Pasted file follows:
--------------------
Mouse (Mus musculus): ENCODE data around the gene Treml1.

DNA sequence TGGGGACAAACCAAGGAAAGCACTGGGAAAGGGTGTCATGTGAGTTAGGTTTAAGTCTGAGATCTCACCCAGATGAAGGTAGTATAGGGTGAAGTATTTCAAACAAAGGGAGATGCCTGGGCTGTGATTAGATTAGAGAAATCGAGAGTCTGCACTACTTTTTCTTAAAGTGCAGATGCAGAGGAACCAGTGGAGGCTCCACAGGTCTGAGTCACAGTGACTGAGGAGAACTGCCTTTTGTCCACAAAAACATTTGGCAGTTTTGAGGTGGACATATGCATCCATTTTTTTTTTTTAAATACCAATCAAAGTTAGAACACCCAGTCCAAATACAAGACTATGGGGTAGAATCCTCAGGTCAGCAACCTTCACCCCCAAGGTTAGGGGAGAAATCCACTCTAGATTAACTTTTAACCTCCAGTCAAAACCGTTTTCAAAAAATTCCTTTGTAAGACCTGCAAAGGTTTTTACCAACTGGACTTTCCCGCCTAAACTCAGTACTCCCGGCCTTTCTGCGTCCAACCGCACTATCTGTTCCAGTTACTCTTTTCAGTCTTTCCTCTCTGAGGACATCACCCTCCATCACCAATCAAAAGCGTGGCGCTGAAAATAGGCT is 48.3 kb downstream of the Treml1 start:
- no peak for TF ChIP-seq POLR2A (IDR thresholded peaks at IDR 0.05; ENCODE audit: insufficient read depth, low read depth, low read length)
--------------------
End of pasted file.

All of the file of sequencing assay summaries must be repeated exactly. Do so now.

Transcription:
Mouse (Mus musculus): ENCODE data around the gene Treml1.

DNA sequence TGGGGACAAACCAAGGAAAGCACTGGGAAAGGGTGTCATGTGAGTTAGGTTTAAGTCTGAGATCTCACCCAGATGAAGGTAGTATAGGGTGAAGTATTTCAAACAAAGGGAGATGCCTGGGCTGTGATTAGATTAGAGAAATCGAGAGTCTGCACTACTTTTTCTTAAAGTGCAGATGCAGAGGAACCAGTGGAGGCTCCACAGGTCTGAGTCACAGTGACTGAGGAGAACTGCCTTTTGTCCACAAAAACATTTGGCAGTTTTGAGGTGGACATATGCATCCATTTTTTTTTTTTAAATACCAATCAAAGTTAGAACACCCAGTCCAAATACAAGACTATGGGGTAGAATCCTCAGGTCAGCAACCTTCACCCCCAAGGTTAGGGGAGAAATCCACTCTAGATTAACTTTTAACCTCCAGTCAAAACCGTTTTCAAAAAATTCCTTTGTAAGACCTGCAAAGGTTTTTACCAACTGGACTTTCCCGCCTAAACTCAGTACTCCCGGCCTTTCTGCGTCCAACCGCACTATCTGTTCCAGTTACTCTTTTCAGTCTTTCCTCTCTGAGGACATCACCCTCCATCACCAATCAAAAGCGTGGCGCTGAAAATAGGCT is 48.3 kb downstream of the Treml1 start:
- no peak for TF ChIP-seq POLR2A (IDR thresholded peaks at IDR 0.05; ENCODE audit: insufficient read depth, low read depth, low read length)